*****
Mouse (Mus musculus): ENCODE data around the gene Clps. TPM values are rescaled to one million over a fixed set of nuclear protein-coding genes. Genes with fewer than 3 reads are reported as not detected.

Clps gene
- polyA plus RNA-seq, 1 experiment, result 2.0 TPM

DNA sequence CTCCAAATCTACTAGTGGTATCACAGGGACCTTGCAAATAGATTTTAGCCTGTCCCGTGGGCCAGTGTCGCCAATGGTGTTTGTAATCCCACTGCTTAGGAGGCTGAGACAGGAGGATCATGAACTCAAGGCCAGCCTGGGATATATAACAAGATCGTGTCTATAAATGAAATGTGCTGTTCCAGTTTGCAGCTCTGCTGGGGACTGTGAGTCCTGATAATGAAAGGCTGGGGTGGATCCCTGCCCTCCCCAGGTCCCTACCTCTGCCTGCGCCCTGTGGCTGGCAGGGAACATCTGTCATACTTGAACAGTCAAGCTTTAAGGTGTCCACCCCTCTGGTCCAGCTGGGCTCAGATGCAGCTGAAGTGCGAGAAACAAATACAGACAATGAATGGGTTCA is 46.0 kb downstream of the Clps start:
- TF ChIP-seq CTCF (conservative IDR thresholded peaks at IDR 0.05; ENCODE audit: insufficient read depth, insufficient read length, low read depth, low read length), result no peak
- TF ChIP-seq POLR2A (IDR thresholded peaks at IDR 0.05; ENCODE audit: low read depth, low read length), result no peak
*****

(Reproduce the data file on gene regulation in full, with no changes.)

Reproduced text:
Mouse (Mus musculus): ENCODE data around the gene Clps. TPM values are rescaled to one million over a fixed set of nuclear protein-coding genes. Genes with fewer than 3 reads are reported as not detected.

Clps gene
- polyA plus RNA-seq, 1 experiment, result 2.0 TPM

DNA sequence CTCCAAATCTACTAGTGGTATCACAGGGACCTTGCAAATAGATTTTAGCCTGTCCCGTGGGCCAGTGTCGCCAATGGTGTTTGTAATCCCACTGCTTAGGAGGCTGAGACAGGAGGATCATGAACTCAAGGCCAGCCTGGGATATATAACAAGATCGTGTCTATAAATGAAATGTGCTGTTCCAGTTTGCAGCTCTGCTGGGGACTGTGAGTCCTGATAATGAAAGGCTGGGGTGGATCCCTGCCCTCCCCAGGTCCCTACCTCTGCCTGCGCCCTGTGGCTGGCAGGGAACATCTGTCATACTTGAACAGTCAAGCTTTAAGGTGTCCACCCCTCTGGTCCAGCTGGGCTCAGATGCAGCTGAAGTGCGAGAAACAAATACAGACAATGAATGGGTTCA is 46.0 kb downstream of the Clps start:
- TF ChIP-seq CTCF (conservative IDR thresholded peaks at IDR 0.05; ENCODE audit: insufficient read depth, insufficient read length, low read depth, low read length), result no peak
- TF ChIP-seq POLR2A (IDR thresholded peaks at IDR 0.05; ENCODE audit: low read depth, low read length), result no peak